“Tack,” Monty said.

“What?” Richard asked.

“Tiller towards the sail hard.”

Richard shoved tiller as hard as he could. Unfortunately, he didn’t know to duck the boom and it hit him in the head. 

“Dammit!” Richard took a hand off the tiller and rubbed his head.

“We have to switch jobs now,” said Monty. They traded, Richard with the mainsheet and Monty with the tiller. 

“Sheet in,” Monty said.

Richard yanked the rope, and actually managed to bring it into the right position. He smiled and allowed himself a little triumph.

“Tack!”

Richard ducked, but the boom still hit him in the back of the head. Now he had the tiller again, and sported a double headache. He kept the boat straight with one hand, and rubbed the back of his head with the other. 

“Rock!” Monty shouted. “Tiller towards the sail!”

Richard shoved the tiller to the left, but was so absorbed in rubbing his head that he did not see the boom coming right for him. It hit him in the stomach, and he was thrown to the bottom of the boat with an oof.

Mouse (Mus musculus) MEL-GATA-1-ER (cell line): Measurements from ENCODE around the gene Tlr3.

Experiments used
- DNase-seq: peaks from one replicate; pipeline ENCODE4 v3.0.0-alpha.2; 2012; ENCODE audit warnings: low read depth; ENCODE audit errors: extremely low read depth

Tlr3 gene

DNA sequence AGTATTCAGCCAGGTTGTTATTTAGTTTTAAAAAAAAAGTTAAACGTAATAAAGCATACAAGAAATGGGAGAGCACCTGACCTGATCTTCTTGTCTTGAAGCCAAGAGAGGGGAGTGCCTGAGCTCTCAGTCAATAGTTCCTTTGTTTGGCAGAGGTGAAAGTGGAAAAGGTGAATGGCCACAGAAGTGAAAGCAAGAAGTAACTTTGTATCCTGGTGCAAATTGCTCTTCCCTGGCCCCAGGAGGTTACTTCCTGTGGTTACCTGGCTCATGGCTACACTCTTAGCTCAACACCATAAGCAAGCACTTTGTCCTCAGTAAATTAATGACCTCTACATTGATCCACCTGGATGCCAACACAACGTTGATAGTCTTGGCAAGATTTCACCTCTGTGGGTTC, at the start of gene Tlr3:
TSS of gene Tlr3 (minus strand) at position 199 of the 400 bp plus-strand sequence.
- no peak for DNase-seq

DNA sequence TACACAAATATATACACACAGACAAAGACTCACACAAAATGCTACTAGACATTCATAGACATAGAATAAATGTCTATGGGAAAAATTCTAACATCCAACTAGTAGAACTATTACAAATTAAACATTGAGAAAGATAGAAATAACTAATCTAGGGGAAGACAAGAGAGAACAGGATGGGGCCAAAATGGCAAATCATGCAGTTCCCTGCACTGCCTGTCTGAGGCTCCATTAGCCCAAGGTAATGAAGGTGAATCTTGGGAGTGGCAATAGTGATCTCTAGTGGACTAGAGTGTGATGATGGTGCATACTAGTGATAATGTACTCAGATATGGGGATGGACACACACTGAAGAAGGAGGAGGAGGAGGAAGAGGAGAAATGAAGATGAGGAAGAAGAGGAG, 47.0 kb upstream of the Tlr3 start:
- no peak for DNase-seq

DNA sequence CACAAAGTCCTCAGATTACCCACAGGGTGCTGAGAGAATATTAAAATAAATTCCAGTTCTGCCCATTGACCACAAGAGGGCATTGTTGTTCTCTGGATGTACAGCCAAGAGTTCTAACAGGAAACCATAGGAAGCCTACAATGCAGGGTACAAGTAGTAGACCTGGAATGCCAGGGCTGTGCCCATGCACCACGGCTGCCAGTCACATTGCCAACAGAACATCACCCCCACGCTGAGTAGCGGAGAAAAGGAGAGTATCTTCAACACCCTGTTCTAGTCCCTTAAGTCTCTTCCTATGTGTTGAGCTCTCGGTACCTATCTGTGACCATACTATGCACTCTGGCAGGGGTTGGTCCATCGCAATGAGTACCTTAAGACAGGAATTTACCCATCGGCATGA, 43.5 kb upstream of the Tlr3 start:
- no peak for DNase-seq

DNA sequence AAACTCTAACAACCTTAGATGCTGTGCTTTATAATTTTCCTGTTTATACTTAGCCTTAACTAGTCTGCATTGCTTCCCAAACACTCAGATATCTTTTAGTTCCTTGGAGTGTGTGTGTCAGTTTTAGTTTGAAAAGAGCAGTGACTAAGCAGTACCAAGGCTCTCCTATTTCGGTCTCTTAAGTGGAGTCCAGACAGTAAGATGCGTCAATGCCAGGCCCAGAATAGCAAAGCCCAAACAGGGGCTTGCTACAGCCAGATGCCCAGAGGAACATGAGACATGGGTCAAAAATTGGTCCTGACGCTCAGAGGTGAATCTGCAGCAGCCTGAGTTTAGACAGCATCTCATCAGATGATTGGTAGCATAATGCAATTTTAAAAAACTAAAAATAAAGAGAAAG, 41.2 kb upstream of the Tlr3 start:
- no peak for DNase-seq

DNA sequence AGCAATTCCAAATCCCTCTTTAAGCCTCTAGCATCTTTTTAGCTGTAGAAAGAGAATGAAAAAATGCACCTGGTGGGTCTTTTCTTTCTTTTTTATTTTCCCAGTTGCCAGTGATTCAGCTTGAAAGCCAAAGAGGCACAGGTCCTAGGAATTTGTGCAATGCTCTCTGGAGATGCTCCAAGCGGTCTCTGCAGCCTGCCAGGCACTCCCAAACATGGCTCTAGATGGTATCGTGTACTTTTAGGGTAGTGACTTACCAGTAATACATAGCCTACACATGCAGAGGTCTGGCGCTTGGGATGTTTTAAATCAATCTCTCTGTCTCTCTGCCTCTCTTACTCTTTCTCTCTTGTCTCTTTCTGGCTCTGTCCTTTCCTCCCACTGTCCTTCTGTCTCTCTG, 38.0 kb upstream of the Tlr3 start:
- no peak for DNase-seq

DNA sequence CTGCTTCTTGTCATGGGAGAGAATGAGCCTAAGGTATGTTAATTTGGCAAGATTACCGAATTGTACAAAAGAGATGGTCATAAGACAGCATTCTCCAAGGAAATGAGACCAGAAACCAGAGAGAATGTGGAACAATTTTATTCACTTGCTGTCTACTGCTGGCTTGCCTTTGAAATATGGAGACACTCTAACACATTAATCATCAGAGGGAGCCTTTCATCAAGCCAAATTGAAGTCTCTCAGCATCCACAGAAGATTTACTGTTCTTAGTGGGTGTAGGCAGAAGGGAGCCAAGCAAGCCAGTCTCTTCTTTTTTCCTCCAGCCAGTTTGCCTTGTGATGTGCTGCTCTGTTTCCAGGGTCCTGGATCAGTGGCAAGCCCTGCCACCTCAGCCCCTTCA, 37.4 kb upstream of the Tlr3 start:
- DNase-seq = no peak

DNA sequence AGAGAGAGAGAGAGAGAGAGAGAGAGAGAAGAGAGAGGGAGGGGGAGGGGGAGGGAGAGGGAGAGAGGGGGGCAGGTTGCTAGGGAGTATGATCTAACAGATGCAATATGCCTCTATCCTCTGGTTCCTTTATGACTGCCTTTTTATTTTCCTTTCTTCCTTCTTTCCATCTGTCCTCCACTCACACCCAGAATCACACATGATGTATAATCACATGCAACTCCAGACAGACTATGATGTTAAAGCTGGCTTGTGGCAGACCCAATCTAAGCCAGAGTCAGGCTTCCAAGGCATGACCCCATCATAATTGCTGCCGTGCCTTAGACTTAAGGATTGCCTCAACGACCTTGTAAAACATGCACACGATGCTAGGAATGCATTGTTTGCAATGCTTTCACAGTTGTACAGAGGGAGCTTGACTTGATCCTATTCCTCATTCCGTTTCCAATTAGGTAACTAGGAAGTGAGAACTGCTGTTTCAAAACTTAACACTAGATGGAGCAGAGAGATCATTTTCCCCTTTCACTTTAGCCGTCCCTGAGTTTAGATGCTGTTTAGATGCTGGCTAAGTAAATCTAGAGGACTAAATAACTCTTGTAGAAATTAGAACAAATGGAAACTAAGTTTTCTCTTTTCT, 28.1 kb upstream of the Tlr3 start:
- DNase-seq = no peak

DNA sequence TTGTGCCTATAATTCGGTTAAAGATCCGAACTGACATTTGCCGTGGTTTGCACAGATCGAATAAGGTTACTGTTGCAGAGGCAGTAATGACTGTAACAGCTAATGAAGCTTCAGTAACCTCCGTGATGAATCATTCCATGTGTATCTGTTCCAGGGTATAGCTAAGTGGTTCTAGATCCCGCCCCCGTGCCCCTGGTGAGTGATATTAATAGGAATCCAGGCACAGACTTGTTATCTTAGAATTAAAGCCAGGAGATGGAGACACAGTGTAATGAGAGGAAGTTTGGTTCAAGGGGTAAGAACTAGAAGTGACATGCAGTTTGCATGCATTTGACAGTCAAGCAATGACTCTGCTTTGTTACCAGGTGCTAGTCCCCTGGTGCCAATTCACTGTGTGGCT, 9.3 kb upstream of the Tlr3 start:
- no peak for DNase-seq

“Dammit, Richard,” Monty said. “Don’t move forward!”

Richard didn’t, but he did put his hands in the front of the boat in an attempt to push himself up, putting all his weight on his palms.

“Oh, for fu-” Monty was cut off by the sound of the boat crashing into the water and flipping over.

Richard was flung into the ice-cold sea, and plunged downward like a dead weight toward the dark ocean bottom. He began to panic, because he didn’t really know how to swim. Fortunately, his survival instincts kicked in, and his hooved feet weren’t totally useless in the water. He awkwardly propelled himself upward, and grabbed on to the boat as soon as he reached the surface. 

“Are you alright?” Monty asked.

“Fine, apart from being  in the water,” said Richard.

“Alright, well, we have to turn the boat back over. Swim under it and push the side up.”

“Erm, Monty…”

“You can’t swim. That’s just fine. I can do it myself. Monty took a deep breath and swam down to what would have been the top of the boat. He managed to get it on its side, and then had to come up for air. Then he dove back down and somehow got the boat upright again, before swimming to the back and pulling himself into their swamped sailboat.